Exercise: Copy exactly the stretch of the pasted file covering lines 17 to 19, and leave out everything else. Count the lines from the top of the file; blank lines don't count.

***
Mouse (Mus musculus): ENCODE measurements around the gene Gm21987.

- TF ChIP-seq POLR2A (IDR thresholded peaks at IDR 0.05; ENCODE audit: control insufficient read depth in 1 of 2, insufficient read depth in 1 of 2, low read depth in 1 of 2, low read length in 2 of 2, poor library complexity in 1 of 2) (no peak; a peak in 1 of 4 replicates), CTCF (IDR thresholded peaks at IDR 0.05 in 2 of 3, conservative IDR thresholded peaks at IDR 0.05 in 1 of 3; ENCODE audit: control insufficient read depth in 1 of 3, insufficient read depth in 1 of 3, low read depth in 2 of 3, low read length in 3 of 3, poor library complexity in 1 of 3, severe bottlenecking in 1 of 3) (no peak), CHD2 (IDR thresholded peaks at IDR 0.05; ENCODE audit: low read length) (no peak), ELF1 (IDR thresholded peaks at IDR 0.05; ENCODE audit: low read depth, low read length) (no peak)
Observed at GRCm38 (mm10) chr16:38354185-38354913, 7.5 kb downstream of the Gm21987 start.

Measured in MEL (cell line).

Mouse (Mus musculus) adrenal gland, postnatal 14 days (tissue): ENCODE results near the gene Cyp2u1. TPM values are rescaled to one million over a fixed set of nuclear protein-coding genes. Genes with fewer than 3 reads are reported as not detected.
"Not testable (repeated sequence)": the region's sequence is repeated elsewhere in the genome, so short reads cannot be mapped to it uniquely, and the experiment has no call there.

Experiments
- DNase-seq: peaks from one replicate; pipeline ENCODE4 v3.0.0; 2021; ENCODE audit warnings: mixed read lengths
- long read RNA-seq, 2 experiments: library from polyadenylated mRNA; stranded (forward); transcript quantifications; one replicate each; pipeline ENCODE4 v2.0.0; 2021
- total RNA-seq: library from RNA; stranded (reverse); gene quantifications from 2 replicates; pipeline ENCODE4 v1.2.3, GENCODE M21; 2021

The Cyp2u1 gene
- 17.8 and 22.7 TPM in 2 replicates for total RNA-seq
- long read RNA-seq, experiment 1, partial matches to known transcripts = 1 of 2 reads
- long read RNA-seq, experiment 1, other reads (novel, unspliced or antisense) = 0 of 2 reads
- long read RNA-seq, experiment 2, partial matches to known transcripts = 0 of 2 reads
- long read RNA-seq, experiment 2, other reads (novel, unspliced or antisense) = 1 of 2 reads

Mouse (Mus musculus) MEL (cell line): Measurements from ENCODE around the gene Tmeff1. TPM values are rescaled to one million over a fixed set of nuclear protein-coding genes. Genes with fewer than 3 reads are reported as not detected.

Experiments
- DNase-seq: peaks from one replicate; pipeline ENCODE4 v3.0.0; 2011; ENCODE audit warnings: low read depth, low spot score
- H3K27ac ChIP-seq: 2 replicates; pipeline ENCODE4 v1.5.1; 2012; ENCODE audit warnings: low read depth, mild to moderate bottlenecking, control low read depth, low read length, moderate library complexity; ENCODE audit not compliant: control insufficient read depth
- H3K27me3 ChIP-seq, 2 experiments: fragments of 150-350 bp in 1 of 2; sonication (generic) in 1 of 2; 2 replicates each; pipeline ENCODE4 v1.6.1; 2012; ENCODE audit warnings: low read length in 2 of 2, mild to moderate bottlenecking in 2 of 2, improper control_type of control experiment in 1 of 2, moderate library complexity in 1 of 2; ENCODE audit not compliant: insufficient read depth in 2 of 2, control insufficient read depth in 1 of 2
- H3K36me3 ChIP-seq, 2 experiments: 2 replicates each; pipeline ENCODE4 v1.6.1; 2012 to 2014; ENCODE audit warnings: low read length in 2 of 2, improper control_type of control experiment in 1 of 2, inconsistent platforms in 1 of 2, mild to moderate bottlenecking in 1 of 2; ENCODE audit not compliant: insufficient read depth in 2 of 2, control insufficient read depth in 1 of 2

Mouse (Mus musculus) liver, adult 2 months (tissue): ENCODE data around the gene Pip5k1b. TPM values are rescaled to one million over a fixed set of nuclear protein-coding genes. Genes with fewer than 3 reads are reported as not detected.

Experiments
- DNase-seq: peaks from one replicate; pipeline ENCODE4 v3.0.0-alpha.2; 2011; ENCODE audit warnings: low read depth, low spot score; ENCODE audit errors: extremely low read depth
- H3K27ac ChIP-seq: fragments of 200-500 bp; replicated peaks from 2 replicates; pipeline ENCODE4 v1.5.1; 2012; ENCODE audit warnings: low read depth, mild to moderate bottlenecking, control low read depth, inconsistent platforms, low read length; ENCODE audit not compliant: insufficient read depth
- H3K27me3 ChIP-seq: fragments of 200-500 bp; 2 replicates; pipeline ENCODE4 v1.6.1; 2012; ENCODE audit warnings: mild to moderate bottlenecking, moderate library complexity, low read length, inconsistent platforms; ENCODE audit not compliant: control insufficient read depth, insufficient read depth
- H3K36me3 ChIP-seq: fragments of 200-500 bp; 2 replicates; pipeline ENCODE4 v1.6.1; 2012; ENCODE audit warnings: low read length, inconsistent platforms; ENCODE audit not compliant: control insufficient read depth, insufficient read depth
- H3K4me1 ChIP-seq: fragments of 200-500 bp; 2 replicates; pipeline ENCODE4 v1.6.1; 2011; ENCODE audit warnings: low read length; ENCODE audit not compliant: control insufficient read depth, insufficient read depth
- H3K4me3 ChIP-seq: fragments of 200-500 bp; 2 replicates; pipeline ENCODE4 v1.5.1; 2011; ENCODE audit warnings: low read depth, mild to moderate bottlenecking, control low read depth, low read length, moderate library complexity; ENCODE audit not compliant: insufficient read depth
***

Mouse (Mus musculus) MEL (cell line): Measurements from ENCODE around the gene Tmeff1. TPM values are rescaled to one million over a fixed set of nuclear protein-coding genes. Genes with fewer than 3 reads are reported as not detected.

Experiments
- DNase-seq: peaks from one replicate; pipeline ENCODE4 v3.0.0; 2011; ENCODE audit warnings: low read depth, low spot score